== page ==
Yet this is occurring in Burnaby with a secure left-of-centre council that, unless I am missing something, seems content to allow one of the most significant affordable rental neighbourhoods, close to transit, to be bulldozed for more condo towers.

Or am I missing something?

Comments

  1. I’m speculating, but this might be a Vancouver Charter versus Local Government Act thing, whereby Burnaby doesn’t have the legislative authority to enact some of the Vancouver provisions you describe. Given market trends around SkyTrain stations, it’s hardly astonishing though, no? Another question would be where are the three-storey walkups of the future being built, and if they’re not being built, why not?

  2. This is exactly the issue with Chinese investment, its not going to stop at Westside homes or mansions in West Vancouver as people politely suggest. There is nothing stopping a complete takeover of all condo projects in the Vancouver region. Its actually a smart strategy by them, they see the home prices are driven up so people will naturally be forced into smaller apartments which the Chinese can then overbid and buy up too. If you are only allowed to take $50k USD a year out of China how are they able to do these huge cash purchases? Oh here’s how:

    http://www.zerohedge.com/news/2015-05-04/how-chinese-oligarchs-used-fake-trade-invoices-launder-almost-1-trillion-globally

  3. Well for one I am glad that Mr. Price has started to write about real issues in the region as opposed to dedicating his blog and his influence to marveling at the cuteness of the latest 10 block bike-lane.

    Now while Burnaby seems to be obsessed with increasing its beloved contingency fund (now in 800 million neighborhood – yes you read that well) while increasing taxes each and every year we have to also recognize that that walk-up rental stock around Metrotown is reaching its end of life. These are not concrete towers from West End that can potentially last several hundred years but poorly made wooden structures that are nearing the end of their usual 50 year life. So they are bound to be redeveloped. The question is whether Burnaby should be forcing developers to create some low income rental housing. But Burnaby has zero interest in that – their social housing project is called Vancouver.

    1. “The question is whether Burnaby should be forcing developers to create some low income rental housing. But Burnaby has zero interest in that – their social housing project is called Vancouver.”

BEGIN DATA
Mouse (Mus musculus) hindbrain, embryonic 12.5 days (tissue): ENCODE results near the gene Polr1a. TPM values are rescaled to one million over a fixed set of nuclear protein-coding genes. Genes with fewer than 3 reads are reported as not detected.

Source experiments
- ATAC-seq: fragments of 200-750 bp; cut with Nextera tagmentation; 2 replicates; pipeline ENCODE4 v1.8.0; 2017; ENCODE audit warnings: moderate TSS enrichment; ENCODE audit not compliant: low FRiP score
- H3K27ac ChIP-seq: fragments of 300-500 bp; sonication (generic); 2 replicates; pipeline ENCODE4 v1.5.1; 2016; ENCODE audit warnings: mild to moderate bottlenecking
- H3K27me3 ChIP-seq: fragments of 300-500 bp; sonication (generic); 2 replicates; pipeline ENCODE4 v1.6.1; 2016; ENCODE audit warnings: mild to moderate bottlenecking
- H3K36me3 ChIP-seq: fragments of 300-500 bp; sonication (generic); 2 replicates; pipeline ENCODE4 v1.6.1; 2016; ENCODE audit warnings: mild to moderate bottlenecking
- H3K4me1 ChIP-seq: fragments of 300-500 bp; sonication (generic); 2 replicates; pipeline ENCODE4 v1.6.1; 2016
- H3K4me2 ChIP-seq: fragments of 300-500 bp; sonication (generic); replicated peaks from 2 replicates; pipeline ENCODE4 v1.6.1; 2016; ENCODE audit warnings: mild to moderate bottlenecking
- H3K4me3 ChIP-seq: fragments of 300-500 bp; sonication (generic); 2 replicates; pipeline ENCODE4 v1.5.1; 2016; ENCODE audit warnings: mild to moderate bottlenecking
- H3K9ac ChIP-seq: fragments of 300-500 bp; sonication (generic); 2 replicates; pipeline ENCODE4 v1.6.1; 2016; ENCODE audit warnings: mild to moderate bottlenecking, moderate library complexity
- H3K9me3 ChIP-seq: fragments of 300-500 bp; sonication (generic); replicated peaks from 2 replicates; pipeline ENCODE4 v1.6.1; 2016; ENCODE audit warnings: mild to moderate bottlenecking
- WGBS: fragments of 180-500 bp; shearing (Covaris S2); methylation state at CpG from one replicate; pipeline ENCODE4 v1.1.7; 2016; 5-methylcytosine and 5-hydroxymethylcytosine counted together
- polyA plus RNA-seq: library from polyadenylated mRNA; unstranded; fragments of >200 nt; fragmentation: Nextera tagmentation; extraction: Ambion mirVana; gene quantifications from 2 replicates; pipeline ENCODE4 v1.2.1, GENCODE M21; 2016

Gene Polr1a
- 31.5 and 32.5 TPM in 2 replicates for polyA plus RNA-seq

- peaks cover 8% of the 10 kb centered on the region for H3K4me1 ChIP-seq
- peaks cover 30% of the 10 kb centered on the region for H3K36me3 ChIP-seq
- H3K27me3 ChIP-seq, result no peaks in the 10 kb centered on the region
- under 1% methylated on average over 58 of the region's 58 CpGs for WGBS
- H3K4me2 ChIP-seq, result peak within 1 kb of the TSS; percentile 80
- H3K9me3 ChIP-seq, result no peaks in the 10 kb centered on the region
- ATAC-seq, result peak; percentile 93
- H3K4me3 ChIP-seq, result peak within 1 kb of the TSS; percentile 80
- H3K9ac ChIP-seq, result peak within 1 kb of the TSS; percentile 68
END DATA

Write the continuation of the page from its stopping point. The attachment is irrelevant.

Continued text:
Yes, I’ve heard others say the same thing – that Burnaby is not interested in promoting the construction of social housing within its borders.

  4. The selling out of our cities continues. I wonder how much land area is now controlled by those who live offshore?

    Of course its amazingly hypocritical that we have heard so little from Burnaby’s mainly NDP MLA’s on this loss of affordable rental housing. But, since one of them shares a bed with Burnaby’s mayor, perhaps that is understandable.

  5. A few thoughts:

    1) Aside from displacement concerns, this is a very appropriate place to allow towers. The proximity to Skytrain, existing retail, and parks are all great.
    2) The surrounding area is full of examples of how shiny new residential towers don’t stay new and expensive forever.
    3) The above is cold comfort for existing renters who can’t wait 30-40 years for the towers to age.
    4) I would feel a lot better about these rezonings if the surrounding single-family neighbourhoods were upzoned at the same time.

  6. Only more supply guarantees a reasonable balance of price and more rentals.

    Social housing essentially requires a tax subsidy, or a law. Burnaby, or Vancouver, could easily require each new building to contain, say 10%, below market rentals, say 30-50%, by law. The question is ” why is it not done?”

    Homelessness can easily be dealt with, but neither city chose to act on it. They just pay lip service. Why is that ! Because the homeless don’t vote ?

  7. Reblogged this on Metrotown Residents' Association Blog and commented:
    Need a moratoreum on demolitions of 3 storey walkups until Burnaby has a plan. The Mayor’s monopoly on council and hand picked commissions and commitees ensures that debate is stifled and that Burnaby will be the least affordable and least accessible rental market in the Province.

Leave a Reply

Your email address will not be published. Required fields are marked *